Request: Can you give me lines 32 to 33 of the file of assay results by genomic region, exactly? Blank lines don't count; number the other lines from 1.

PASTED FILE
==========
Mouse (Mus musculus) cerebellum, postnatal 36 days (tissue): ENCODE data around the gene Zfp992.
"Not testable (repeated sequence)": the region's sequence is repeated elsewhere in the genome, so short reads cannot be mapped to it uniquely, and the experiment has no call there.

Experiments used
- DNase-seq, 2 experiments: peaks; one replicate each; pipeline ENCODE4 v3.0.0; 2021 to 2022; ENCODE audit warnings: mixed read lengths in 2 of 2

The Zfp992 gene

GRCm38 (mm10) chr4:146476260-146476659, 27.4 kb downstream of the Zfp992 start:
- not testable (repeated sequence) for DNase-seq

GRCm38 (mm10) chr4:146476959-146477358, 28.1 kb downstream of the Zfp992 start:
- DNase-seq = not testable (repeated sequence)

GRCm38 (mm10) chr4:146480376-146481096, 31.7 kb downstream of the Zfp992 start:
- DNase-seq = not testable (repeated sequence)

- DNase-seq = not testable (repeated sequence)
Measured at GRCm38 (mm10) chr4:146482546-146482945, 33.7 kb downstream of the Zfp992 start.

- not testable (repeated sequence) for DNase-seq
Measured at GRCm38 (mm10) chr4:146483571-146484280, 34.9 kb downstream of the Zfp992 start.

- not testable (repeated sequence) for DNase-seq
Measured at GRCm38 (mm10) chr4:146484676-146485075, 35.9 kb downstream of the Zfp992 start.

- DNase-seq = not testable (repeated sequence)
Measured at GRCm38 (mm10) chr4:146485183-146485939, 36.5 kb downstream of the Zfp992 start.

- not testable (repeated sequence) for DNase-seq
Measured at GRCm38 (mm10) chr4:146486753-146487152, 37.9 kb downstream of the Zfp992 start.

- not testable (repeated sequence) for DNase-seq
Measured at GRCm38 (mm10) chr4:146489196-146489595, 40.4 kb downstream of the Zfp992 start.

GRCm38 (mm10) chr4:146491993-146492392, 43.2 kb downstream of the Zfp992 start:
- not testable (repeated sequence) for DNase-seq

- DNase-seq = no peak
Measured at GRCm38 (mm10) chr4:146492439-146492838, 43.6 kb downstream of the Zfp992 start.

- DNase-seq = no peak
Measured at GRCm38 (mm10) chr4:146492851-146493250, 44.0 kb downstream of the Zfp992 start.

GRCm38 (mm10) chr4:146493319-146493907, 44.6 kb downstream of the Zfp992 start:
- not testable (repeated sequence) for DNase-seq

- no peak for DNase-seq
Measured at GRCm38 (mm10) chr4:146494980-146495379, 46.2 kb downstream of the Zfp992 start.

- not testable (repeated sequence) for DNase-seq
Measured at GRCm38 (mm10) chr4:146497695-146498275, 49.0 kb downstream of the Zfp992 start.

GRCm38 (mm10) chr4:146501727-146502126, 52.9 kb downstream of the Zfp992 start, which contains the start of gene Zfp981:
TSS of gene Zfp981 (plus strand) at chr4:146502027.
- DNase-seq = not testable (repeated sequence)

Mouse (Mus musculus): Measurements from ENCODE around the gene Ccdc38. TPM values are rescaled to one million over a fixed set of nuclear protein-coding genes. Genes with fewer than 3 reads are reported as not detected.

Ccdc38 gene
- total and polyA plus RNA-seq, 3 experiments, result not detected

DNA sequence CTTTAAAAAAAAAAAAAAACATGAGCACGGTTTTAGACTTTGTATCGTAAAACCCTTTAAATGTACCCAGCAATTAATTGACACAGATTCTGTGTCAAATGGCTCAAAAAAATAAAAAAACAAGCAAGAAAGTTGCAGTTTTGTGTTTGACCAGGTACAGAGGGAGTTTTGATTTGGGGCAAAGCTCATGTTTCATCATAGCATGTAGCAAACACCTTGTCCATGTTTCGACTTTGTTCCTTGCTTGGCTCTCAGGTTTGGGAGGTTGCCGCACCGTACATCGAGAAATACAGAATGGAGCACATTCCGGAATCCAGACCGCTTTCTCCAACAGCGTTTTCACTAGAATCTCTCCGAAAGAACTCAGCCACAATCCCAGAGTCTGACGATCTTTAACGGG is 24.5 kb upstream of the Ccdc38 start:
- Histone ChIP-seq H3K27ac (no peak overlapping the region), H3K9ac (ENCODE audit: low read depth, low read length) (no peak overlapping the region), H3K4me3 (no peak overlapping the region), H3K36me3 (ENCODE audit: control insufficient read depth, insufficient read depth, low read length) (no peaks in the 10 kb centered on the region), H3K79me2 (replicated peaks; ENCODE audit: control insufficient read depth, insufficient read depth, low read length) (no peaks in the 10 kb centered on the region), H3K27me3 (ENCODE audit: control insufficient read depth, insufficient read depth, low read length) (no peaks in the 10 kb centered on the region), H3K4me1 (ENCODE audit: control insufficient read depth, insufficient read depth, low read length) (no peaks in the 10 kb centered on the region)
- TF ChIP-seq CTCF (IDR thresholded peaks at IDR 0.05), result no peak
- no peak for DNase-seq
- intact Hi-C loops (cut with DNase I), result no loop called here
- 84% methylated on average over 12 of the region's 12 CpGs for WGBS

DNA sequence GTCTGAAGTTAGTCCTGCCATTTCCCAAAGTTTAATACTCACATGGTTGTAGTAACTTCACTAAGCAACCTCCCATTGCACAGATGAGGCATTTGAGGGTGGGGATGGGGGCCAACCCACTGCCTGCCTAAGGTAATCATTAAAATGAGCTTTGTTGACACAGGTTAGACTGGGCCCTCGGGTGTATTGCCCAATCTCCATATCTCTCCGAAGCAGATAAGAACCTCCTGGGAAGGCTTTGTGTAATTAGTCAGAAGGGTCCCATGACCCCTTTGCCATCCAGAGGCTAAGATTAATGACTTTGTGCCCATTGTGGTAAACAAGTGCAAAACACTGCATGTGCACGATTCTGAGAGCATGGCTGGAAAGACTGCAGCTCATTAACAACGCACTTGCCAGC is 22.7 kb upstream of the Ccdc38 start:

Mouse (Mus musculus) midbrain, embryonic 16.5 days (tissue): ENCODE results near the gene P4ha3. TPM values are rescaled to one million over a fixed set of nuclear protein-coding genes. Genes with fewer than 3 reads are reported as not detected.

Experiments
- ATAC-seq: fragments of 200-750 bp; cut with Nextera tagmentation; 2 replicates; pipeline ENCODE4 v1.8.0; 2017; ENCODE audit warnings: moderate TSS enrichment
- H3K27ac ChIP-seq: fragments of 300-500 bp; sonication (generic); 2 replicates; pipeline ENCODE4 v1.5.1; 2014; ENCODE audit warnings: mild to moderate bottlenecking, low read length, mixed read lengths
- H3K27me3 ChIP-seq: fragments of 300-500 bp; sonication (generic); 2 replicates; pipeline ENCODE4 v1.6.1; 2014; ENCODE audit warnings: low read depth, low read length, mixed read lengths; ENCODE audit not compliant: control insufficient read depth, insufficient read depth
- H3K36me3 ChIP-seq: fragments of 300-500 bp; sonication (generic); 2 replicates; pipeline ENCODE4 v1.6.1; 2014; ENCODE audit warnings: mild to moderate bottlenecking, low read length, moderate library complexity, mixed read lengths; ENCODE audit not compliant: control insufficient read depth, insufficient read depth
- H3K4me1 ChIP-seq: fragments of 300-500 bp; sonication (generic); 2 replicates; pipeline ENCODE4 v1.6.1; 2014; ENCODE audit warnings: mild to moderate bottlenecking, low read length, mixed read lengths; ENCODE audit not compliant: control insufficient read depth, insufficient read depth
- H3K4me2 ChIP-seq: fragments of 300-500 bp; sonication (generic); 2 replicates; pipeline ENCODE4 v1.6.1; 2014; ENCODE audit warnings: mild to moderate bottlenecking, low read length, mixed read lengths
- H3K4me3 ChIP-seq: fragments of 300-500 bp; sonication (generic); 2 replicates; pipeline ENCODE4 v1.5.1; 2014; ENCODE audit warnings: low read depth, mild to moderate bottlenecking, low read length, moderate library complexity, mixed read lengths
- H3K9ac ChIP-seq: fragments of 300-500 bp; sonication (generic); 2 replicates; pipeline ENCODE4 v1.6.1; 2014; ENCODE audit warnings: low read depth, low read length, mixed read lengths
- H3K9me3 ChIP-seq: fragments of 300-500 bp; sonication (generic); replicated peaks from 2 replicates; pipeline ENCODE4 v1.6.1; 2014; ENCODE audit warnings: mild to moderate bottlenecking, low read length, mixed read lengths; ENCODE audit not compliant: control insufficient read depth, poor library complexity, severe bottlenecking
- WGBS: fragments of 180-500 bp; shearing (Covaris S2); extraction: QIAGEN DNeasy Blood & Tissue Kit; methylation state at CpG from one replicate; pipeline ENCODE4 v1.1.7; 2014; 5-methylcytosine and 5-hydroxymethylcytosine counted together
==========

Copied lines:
- no peak for DNase-seq
Measured at GRCm38 (mm10) chr4:146494980-146495379, 46.2 kb downstream of the Zfp992 start.